The psychological effects can be just as devastating. Victorio Beckler's grades plummeted from As to Ds after he was paddled. His mother moved him to another school soon after the incident. And Jonathan Curtis lived in fear for weeks after his paddling, constantly asking his mom, "How many times will they hit me? How hard will they hit me?"

"He was actually scared the teacher would come spank him at home," says Michaela. In fact, one to two percent of paddled children are made so distraught by the experience that they develop post-traumatic stress disorder, Dr. Hyman says. Older children may become aggressive, act out, fall behind in school and lose interest in activities. Younger kids are likely to regress to babyish behaviors and develop stomachaches or other physical symptoms of stress. Understandably, many paddled children don't want to go back to school. For many, one of the most troubling aspects of corporal punishment is its inequity. Far more boys than girls are paddled, and while African-American children represent 17 percent of the nation's public school students, they receive 37 percent of the paddlings, according to the Department of Education's Office for Civil Rights.

The Pros and Cons of Paddling
Given all the strikes against it, why does corporal punishment still occur? Those who support it say that physical force, or the threat of it, keeps kids in line. "What we're interested in is being able to say, 'If you don't behave, you're going to be paddled,'" says Linda Belcher, former principal of Mount Washington Elementary School in Kentucky, who believes corporal punishment should be used only when appropriate and as a last resort. Last year Belcher sought unsuccessfully to reinstate paddling at her school, where it had been banned years earlier. "People say that paddling is harmful, but my concern is the lack of control I'm seeing in children."

Pain can be a great motivating force, believes Robert Surgenor, a former detective in Berea, Ohio, and author of No Fear (Providence House), a book on corporal punishment. "Our culture has given us permission under certain circumstances to inflict pain on a person if he fails to comply with authority," says Surgenor. He notes that there has been no paddling in his local schools for over 20 years, but assaults against teachers have increased by 450 percent since 1980. "We're spanking our children less and our kids are becoming more violent," he says. When paddlings do occur, most administrators follow protocol, seeking permission from parents, having a witness on hand, and meeting other requirements. Indeed, teachers and administrators who paddle believe in what they do and are usually backed by parents in their district. Gary Bolton, administrative assistant at Cherokee Elementary School in Memphis, Tennessee, is a well-loved figure at his school. Yet he is also his school's chief dispenser of corporal punishment, ruling the lunchroom with his wooden paddle. "The kids want discipline," he says. "And most of their parents are behind it."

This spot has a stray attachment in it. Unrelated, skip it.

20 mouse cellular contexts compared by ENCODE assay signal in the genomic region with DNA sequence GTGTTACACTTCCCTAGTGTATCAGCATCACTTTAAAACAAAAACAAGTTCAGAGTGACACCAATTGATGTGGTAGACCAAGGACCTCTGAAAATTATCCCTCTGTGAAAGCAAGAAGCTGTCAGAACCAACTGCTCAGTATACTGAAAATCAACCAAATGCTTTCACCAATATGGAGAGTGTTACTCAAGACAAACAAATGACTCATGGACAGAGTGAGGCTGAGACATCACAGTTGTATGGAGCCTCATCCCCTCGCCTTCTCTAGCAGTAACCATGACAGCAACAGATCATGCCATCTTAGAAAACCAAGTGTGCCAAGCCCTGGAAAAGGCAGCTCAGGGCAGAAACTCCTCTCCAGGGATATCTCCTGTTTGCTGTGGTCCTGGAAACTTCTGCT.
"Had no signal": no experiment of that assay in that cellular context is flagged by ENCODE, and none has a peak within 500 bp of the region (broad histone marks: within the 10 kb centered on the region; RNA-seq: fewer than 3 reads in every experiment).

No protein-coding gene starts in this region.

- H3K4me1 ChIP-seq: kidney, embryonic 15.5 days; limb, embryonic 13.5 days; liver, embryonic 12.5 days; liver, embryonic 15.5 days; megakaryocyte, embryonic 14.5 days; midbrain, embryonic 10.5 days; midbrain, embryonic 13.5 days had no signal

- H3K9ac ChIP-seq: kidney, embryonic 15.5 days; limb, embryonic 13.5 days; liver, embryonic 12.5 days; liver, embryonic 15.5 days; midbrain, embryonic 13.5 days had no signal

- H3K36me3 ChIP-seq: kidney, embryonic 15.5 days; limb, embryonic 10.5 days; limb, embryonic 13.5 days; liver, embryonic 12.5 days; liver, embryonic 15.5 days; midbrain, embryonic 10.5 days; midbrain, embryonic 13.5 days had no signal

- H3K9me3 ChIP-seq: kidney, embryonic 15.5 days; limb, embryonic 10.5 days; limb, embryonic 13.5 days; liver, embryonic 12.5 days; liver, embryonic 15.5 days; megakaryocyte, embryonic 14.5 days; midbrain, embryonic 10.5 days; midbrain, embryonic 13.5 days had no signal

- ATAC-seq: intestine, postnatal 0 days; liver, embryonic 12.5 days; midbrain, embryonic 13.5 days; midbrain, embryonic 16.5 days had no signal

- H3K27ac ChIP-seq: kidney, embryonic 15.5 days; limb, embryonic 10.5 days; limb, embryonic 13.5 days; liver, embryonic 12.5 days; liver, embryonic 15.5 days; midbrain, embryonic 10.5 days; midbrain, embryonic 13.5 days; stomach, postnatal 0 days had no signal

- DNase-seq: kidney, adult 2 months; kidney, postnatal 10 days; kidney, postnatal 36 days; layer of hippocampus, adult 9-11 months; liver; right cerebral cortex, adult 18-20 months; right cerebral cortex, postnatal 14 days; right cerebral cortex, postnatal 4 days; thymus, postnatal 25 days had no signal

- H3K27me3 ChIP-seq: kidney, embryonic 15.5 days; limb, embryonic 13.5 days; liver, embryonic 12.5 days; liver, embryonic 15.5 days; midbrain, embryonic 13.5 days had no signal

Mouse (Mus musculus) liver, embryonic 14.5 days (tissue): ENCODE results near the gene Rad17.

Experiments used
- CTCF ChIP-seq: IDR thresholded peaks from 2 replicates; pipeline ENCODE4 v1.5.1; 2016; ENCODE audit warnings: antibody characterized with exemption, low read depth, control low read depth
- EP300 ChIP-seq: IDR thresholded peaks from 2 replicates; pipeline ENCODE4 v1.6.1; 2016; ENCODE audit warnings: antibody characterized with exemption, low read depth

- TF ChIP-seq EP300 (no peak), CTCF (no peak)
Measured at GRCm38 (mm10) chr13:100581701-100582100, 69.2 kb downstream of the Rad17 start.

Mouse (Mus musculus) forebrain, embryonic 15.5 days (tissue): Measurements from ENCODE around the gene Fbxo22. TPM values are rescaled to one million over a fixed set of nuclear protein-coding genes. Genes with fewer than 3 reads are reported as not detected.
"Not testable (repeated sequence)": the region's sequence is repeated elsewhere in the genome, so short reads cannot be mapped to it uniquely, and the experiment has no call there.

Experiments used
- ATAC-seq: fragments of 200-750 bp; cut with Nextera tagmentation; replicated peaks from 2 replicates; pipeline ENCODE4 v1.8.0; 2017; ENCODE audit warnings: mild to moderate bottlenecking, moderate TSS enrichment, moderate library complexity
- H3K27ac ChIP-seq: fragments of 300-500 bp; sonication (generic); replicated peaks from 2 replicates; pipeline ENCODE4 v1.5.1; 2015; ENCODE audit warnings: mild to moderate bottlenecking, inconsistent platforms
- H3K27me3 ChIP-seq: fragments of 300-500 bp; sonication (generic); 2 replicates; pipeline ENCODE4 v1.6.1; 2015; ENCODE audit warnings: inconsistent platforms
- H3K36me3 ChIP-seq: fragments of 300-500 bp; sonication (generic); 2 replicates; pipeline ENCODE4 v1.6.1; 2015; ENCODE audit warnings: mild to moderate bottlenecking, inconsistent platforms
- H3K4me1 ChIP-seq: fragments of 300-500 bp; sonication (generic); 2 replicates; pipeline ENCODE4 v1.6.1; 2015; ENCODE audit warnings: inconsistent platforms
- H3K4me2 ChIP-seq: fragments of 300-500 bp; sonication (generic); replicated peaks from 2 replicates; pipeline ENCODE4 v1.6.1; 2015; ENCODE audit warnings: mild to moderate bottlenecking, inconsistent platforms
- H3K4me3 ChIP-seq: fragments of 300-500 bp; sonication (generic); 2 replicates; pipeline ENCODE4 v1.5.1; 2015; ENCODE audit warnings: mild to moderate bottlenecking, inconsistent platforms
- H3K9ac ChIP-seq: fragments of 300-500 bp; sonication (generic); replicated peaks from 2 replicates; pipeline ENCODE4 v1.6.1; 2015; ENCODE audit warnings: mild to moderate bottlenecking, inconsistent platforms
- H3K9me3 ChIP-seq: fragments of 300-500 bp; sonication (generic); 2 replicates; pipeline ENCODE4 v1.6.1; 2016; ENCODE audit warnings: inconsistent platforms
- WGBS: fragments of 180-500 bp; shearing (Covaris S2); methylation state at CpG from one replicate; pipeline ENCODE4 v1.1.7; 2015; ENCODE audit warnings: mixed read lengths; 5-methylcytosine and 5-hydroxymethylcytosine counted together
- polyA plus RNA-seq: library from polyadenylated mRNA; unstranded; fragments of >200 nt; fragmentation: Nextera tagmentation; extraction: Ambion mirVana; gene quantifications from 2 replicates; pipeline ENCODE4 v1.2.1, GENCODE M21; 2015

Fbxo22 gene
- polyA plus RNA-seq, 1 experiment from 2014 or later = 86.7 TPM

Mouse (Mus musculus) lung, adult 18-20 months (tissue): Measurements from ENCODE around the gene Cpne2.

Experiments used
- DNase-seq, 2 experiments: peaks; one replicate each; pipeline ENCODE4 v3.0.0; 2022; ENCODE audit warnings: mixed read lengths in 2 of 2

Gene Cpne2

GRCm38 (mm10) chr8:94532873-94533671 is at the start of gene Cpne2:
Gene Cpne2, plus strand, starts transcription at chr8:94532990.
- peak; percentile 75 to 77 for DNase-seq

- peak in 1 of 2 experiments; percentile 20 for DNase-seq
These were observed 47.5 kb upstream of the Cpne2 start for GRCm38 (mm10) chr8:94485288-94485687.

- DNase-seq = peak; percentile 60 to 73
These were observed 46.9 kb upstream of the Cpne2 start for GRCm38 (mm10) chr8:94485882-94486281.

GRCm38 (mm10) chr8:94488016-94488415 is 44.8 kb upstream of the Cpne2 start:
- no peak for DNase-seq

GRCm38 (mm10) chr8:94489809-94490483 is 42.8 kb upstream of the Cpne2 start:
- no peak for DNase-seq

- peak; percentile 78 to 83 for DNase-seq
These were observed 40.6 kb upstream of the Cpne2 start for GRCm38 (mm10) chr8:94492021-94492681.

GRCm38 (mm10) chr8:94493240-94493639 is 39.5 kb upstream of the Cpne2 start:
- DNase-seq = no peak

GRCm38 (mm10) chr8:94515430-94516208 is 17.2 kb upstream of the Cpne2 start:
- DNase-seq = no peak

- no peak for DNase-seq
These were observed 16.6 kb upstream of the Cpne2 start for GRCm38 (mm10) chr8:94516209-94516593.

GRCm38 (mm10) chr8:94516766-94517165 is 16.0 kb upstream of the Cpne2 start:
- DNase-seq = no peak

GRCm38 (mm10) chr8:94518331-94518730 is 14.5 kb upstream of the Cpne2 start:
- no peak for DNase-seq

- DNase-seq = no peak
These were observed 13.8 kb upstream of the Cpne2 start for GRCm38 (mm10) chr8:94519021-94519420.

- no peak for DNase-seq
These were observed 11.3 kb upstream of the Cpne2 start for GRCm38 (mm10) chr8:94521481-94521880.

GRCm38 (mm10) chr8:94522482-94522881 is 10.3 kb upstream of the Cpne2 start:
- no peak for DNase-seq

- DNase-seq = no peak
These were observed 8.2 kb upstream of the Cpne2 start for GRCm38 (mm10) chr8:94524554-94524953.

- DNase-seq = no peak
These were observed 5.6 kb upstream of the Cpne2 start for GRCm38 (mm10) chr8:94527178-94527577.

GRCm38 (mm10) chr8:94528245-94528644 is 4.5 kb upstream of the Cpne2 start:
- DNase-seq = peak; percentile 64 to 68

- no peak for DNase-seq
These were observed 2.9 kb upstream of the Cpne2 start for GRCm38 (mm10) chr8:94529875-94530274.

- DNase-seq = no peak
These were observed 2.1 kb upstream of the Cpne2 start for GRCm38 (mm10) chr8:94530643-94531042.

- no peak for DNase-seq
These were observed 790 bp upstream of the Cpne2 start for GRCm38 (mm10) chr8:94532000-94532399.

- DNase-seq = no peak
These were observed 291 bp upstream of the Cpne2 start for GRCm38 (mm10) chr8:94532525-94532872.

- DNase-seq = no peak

While pro-paddling educators say the practice is needed to maintain discipline and is used only as a last resort, critics disagree. For one thing, they say, corporal punishment doesn't work. For another, the punishment seldom fits the crime. "We identified schools that paddle and schools that don't and found no difference in discipline. The schools that didn't use corporal punishment didn't get worse," says Dr. Hyman. "We've also looked at the argument that corporal punishment is used as a last resort and found that there was no relationship between the nature of the offense and the force of the beating."

Rhea Cherrith of Steele, Missouri, would agree with that. Her five-year-old son, Josh, was paddled for whistling in school. Rhea had recently moved to Missouri from out of state and had not yet signed the paperwork that would have exempted Josh from corporal punishment. The experience sent Josh into a tailspin. "When he came home he was in a rage. He just about turned the house inside out," Rhea says. She knew she had to do something. "I'm Josh's mother and his protector," Rhea says. So she too has joined the fight to ban corporal punishment.

Fighting for paddle-free schools: Laurie Bricker, president of the Houston school board and Jerome Frieberg, Ed. D., of the University of Houston.

Parents, psychologists and others are chipping away at the practice one district at a time in hopes that someday the whole country will be paddle free. Nadine Block spent nine years trying to affect change in Ohio. Ironically, even though lawmakers argued that paddling wasn't harmful, Block was often escorted out of their offices for carrying a paddle because it was considered a weapon. Jimmy Dunne, a former math teacher in Houston who once witnessed a brutal paddling that left an 11-year-old boy begging for mercy, founded a group called POPS (People Opposed to Paddling Students). Dunne takes heart from a recent ban on corporal punishment in Houston schools. "Now 200,000 more kids are going to paddle-free schools," he says. Laurie Bricker, president of the Houston school board, cheers the change in her city. Also a former teacher, Bricker vowed never to witness corporal punishment again and has been fighting for a ban for years. In Houston, at least, the struggle has paid off.